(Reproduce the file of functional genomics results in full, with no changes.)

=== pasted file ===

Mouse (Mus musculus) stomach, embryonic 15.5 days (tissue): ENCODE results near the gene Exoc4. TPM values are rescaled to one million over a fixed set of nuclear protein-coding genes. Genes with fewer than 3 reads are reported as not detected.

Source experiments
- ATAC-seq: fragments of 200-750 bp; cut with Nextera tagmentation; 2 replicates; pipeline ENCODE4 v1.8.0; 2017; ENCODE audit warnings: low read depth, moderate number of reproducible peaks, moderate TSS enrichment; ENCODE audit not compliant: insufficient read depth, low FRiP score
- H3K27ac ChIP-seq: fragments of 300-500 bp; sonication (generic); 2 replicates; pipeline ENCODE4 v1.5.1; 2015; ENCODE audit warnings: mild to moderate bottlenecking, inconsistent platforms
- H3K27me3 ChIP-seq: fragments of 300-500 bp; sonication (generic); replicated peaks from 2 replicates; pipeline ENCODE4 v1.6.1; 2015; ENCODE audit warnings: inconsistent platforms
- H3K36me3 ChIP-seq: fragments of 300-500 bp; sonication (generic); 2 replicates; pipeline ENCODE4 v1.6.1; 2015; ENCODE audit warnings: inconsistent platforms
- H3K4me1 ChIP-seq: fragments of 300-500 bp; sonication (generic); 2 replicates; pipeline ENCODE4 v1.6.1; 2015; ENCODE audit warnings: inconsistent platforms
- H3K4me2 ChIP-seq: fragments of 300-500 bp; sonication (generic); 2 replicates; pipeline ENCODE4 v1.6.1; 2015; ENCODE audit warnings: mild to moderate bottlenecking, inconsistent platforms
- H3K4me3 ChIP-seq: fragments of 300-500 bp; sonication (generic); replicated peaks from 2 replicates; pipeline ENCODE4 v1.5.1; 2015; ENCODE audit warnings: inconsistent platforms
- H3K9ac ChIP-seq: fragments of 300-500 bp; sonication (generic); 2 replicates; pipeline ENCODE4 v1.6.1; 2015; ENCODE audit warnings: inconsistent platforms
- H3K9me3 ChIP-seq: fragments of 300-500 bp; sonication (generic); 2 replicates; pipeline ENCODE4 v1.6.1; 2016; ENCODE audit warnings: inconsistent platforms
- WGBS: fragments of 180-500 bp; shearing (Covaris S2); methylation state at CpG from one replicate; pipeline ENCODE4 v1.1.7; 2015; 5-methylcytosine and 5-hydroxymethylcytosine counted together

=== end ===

Mouse (Mus musculus) stomach, embryonic 15.5 days (tissue): ENCODE results near the gene Exoc4. TPM values are rescaled to one million over a fixed set of nuclear protein-coding genes. Genes with fewer than 3 reads are reported as not detected.

Source experiments
- ATAC-seq: fragments of 200-750 bp; cut with Nextera tagmentation; 2 replicates; pipeline ENCODE4 v1.8.0; 2017; ENCODE audit warnings: low read depth, moderate number of reproducible peaks, moderate TSS enrichment; ENCODE audit not compliant: insufficient read depth, low FRiP score
- H3K27ac ChIP-seq: fragments of 300-500 bp; sonication (generic); 2 replicates; pipeline ENCODE4 v1.5.1; 2015; ENCODE audit warnings: mild to moderate bottlenecking, inconsistent platforms
- H3K27me3 ChIP-seq: fragments of 300-500 bp; sonication (generic); replicated peaks from 2 replicates; pipeline ENCODE4 v1.6.1; 2015; ENCODE audit warnings: inconsistent platforms
- H3K36me3 ChIP-seq: fragments of 300-500 bp; sonication (generic); 2 replicates; pipeline ENCODE4 v1.6.1; 2015; ENCODE audit warnings: inconsistent platforms
- H3K4me1 ChIP-seq: fragments of 300-500 bp; sonication (generic); 2 replicates; pipeline ENCODE4 v1.6.1; 2015; ENCODE audit warnings: inconsistent platforms
- H3K4me2 ChIP-seq: fragments of 300-500 bp; sonication (generic); 2 replicates; pipeline ENCODE4 v1.6.1; 2015; ENCODE audit warnings: mild to moderate bottlenecking, inconsistent platforms
- H3K4me3 ChIP-seq: fragments of 300-500 bp; sonication (generic); replicated peaks from 2 replicates; pipeline ENCODE4 v1.5.1; 2015; ENCODE audit warnings: inconsistent platforms
- H3K9ac ChIP-seq: fragments of 300-500 bp; sonication (generic); 2 replicates; pipeline ENCODE4 v1.6.1; 2015; ENCODE audit warnings: inconsistent platforms
- H3K9me3 ChIP-seq: fragments of 300-500 bp; sonication (generic); 2 replicates; pipeline ENCODE4 v1.6.1; 2016; ENCODE audit warnings: inconsistent platforms
- WGBS: fragments of 180-500 bp; shearing (Covaris S2); methylation state at CpG from one replicate; pipeline ENCODE4 v1.1.7; 2015; 5-methylcytosine and 5-hydroxymethylcytosine counted together